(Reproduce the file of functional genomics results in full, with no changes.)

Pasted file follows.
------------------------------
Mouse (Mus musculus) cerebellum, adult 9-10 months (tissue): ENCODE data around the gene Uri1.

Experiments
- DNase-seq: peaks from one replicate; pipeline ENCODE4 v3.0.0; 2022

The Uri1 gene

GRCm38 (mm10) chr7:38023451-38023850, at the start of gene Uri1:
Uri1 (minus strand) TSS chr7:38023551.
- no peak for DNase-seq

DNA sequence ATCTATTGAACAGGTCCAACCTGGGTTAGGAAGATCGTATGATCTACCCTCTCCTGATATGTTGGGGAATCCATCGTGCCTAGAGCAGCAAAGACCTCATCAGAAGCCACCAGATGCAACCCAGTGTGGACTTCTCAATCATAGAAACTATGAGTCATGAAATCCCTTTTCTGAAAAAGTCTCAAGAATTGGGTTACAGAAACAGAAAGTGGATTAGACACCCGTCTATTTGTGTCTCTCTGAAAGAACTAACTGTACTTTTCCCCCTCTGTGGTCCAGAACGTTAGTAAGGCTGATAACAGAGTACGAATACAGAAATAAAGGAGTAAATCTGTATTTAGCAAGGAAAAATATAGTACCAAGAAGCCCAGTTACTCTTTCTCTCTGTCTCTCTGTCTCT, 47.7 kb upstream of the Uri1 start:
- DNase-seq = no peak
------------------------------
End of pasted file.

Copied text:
Mouse (Mus musculus) cerebellum, adult 9-10 months (tissue): ENCODE data around the gene Uri1.

Experiments
- DNase-seq: peaks from one replicate; pipeline ENCODE4 v3.0.0; 2022

The Uri1 gene

GRCm38 (mm10) chr7:38023451-38023850, at the start of gene Uri1:
Uri1 (minus strand) TSS chr7:38023551.
- no peak for DNase-seq

DNA sequence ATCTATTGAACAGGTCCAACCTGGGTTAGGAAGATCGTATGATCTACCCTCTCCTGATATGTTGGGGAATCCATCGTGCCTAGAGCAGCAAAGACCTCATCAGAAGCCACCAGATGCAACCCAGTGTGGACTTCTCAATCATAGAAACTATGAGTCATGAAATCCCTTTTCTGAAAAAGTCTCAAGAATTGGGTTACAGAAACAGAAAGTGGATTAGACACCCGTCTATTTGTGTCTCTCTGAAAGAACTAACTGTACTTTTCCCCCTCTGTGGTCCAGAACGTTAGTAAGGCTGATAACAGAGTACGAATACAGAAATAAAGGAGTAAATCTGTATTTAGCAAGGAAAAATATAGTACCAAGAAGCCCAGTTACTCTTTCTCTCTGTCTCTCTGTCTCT, 47.7 kb upstream of the Uri1 start:
- DNase-seq = no peak